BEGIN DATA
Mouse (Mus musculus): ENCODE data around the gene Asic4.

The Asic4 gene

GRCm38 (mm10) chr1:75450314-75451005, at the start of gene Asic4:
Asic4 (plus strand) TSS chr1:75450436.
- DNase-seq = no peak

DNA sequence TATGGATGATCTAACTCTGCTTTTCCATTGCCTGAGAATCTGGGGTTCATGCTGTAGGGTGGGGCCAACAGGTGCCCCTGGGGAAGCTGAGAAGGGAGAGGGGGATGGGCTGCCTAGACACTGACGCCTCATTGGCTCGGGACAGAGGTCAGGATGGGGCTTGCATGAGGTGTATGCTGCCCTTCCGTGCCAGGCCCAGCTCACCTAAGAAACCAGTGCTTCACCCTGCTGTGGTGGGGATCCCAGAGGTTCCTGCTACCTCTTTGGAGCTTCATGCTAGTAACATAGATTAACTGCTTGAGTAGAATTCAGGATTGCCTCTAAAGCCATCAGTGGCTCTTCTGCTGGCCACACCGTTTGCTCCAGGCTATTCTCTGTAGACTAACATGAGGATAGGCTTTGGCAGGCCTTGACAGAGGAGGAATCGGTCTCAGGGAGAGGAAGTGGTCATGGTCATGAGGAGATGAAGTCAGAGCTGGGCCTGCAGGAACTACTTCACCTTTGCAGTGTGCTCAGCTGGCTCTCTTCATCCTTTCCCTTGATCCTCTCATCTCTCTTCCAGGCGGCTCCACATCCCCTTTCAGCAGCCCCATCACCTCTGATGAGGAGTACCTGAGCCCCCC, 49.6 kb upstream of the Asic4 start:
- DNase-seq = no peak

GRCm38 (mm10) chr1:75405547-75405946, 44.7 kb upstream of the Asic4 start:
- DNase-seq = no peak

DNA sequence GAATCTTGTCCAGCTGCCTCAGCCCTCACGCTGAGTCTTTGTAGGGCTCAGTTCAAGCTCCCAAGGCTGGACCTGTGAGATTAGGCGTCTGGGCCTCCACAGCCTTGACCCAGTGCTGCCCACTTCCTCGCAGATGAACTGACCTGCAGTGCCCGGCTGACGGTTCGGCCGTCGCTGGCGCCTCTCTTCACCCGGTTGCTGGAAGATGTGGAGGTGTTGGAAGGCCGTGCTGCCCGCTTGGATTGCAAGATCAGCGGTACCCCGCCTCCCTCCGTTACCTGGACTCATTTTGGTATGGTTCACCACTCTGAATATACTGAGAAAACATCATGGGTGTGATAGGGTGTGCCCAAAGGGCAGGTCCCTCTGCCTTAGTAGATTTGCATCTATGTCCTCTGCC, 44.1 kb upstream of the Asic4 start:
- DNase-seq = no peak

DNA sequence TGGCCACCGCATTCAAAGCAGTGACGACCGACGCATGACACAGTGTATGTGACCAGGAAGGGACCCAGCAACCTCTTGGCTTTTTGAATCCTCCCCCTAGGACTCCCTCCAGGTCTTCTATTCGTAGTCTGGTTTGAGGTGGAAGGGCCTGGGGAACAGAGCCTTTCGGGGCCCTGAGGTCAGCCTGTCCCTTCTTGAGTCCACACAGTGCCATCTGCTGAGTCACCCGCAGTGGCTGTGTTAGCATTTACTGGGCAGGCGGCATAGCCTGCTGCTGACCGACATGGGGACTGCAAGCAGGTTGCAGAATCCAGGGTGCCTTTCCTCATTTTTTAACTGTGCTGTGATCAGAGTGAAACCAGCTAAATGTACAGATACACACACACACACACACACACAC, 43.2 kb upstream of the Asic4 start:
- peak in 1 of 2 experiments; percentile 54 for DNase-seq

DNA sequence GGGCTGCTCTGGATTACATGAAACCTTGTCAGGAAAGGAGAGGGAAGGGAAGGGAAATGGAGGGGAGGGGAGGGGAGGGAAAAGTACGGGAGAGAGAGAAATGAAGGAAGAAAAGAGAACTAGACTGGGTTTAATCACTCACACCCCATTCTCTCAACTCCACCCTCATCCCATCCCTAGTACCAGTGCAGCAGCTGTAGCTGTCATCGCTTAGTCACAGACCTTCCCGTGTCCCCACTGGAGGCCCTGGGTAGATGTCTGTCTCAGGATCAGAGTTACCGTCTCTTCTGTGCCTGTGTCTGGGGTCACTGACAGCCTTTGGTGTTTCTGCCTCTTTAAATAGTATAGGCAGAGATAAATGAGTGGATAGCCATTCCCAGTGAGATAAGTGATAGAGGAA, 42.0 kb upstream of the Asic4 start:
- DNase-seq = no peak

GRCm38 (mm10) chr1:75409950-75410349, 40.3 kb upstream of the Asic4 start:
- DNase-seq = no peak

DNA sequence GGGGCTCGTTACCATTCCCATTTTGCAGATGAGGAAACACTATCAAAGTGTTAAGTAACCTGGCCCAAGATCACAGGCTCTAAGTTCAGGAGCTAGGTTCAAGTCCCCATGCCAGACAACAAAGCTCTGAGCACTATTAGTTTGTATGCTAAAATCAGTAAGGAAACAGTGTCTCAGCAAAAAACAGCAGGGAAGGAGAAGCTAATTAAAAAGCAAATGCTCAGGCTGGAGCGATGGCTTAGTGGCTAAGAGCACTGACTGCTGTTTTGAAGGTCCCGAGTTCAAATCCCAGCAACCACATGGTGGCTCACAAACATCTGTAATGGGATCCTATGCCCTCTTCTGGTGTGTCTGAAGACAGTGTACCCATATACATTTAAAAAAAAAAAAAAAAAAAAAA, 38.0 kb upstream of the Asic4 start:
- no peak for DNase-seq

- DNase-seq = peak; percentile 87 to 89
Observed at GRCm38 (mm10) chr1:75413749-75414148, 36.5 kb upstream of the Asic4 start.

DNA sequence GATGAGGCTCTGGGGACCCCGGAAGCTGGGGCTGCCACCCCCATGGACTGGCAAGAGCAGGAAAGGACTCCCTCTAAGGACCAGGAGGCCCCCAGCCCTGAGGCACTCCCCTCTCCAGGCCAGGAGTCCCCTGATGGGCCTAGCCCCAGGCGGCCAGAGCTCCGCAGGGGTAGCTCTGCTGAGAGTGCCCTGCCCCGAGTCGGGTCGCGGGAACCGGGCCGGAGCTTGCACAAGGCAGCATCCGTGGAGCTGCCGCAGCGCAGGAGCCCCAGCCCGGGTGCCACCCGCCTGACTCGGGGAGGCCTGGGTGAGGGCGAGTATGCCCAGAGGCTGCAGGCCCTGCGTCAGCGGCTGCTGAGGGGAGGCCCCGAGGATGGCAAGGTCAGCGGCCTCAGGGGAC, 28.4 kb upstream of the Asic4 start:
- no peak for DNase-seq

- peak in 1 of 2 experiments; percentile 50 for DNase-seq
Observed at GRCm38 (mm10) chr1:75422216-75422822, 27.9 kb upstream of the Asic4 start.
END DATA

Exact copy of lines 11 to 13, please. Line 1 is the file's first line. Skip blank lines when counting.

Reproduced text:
- DNase-seq = no peak

DNA sequence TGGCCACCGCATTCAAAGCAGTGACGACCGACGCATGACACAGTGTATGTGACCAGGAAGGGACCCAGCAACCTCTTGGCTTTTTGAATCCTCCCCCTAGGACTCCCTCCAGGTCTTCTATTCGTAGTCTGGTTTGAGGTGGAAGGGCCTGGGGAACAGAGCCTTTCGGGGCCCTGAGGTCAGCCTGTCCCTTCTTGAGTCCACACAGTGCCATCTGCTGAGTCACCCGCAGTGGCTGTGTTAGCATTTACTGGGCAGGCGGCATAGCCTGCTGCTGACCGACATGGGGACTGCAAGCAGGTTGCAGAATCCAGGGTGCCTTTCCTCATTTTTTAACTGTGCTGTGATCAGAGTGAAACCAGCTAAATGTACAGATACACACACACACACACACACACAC, 43.2 kb upstream of the Asic4 start:
- peak in 1 of 2 experiments; percentile 54 for DNase-seq